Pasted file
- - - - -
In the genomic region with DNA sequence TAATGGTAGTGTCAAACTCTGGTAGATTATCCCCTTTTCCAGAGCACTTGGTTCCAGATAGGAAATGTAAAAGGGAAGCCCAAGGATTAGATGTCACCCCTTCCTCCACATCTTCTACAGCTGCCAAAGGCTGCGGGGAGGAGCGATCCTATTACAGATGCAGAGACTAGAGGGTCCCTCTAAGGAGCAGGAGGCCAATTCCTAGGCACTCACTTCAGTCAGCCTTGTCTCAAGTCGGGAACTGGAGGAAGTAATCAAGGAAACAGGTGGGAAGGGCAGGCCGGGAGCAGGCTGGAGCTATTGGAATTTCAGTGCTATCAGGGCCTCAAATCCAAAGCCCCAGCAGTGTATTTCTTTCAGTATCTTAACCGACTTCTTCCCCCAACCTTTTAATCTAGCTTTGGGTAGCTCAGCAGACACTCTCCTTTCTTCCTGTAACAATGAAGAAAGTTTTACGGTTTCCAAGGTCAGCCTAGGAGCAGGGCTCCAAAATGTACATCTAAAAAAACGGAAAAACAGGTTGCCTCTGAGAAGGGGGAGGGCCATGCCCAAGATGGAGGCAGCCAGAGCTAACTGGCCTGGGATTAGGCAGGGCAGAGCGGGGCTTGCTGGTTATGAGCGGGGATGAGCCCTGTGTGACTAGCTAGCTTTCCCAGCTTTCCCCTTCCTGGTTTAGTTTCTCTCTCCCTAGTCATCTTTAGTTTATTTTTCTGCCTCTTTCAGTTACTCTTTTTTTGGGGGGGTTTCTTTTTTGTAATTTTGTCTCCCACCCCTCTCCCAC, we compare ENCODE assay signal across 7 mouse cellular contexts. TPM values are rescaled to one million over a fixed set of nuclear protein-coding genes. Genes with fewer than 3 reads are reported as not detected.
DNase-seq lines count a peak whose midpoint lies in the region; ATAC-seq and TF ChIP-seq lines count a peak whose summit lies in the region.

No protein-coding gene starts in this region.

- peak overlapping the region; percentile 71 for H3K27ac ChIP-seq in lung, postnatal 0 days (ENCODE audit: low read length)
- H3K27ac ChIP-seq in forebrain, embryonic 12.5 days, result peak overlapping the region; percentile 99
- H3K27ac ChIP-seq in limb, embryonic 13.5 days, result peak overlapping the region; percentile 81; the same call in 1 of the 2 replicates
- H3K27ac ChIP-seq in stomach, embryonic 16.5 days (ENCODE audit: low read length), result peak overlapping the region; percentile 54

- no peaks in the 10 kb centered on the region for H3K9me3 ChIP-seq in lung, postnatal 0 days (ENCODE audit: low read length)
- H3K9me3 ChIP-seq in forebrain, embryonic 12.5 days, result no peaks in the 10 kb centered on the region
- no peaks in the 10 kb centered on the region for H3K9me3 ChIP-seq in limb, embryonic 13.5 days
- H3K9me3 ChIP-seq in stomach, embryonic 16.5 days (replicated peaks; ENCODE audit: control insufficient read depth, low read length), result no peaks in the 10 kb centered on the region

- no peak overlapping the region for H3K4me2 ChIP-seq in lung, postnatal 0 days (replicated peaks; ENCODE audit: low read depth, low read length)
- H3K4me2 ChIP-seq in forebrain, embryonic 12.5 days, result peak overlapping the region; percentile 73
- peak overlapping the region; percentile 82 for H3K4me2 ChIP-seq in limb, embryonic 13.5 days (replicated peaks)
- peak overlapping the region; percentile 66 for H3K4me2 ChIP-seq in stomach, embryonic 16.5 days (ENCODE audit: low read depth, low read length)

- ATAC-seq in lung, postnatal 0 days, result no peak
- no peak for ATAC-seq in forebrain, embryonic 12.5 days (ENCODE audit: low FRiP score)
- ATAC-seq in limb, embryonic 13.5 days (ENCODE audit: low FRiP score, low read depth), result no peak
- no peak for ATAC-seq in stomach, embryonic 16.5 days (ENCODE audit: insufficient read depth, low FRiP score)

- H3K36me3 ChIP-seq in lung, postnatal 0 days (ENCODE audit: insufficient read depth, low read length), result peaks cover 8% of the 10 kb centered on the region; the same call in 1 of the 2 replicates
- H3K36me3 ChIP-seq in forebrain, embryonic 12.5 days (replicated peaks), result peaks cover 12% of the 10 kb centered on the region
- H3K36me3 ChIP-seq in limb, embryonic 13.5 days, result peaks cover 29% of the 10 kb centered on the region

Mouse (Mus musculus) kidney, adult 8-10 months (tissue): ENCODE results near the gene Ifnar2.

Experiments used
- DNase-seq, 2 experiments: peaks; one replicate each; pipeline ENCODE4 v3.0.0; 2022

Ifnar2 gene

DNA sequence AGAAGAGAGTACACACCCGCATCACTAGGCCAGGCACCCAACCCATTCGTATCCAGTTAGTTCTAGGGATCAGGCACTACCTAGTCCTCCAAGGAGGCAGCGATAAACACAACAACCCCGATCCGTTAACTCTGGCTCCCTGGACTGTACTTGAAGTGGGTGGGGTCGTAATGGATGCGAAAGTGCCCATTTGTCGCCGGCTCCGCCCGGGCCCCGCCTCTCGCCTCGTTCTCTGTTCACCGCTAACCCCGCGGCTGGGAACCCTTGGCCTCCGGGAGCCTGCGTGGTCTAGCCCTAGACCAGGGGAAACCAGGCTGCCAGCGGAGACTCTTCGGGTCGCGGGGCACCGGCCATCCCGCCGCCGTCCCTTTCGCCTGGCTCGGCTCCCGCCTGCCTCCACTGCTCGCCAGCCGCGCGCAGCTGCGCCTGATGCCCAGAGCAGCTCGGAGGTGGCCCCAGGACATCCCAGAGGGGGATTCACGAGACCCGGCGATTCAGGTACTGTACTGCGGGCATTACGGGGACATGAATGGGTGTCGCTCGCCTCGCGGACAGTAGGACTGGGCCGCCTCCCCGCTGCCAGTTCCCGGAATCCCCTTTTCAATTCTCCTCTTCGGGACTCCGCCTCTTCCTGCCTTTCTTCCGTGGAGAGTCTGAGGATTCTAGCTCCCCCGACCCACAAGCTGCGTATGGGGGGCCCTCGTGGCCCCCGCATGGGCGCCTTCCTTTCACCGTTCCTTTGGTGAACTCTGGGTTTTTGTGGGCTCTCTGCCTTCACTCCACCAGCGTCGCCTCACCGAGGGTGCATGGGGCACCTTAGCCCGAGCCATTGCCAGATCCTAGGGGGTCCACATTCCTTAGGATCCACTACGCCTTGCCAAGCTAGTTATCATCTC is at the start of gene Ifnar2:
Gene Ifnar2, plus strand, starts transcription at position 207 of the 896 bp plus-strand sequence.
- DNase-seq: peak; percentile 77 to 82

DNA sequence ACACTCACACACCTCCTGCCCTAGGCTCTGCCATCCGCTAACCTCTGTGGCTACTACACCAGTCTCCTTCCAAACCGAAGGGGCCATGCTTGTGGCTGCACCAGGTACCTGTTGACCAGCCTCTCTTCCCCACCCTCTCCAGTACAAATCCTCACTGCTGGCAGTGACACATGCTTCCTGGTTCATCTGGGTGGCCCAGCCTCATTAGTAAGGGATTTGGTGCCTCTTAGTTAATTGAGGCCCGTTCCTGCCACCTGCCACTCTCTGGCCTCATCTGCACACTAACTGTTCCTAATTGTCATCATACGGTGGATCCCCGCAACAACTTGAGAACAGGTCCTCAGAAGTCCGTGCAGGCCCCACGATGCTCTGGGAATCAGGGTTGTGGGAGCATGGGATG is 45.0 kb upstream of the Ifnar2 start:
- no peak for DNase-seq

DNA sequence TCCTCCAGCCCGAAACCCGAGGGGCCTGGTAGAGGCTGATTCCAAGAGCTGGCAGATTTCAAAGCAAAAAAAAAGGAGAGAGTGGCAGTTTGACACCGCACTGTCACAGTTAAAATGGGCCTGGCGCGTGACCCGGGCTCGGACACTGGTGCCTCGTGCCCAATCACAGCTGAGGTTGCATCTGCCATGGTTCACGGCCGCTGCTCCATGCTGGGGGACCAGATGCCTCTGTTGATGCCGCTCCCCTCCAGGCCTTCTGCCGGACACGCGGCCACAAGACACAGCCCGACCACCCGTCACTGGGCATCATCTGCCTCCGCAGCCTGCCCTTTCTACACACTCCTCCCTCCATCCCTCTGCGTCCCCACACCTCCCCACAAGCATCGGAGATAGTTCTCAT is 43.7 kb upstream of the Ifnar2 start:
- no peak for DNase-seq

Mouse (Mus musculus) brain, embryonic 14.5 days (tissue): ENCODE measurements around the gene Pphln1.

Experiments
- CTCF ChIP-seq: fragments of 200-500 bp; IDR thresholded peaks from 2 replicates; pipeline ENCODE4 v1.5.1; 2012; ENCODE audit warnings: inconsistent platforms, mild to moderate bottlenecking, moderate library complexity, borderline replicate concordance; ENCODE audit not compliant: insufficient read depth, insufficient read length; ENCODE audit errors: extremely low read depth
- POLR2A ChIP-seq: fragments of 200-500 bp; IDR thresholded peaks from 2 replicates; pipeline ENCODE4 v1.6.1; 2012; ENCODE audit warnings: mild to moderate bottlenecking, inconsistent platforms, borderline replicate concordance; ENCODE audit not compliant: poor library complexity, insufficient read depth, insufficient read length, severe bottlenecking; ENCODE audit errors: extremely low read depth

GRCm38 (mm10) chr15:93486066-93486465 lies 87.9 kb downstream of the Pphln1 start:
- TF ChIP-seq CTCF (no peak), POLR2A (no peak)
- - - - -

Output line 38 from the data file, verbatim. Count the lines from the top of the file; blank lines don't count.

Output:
GRCm38 (mm10) chr15:93486066-93486465 lies 87.9 kb downstream of the Pphln1 start: